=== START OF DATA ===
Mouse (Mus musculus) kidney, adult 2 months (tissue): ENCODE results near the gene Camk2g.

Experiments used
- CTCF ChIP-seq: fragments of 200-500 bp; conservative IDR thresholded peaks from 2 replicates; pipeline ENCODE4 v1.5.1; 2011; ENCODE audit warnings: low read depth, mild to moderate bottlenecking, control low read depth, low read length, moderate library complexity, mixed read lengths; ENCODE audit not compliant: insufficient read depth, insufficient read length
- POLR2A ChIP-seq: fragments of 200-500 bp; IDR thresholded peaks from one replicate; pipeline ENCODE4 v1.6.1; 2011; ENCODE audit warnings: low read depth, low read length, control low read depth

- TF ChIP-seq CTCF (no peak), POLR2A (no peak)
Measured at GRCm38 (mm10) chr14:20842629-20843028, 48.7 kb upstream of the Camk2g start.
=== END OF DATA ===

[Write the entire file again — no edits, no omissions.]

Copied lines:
Mouse (Mus musculus) kidney, adult 2 months (tissue): ENCODE results near the gene Camk2g.

Experiments used
- CTCF ChIP-seq: fragments of 200-500 bp; conservative IDR thresholded peaks from 2 replicates; pipeline ENCODE4 v1.5.1; 2011; ENCODE audit warnings: low read depth, mild to moderate bottlenecking, control low read depth, low read length, moderate library complexity, mixed read lengths; ENCODE audit not compliant: insufficient read depth, insufficient read length
- POLR2A ChIP-seq: fragments of 200-500 bp; IDR thresholded peaks from one replicate; pipeline ENCODE4 v1.6.1; 2011; ENCODE audit warnings: low read depth, low read length, control low read depth

- TF ChIP-seq CTCF (no peak), POLR2A (no peak)
Measured at GRCm38 (mm10) chr14:20842629-20843028, 48.7 kb upstream of the Camk2g start.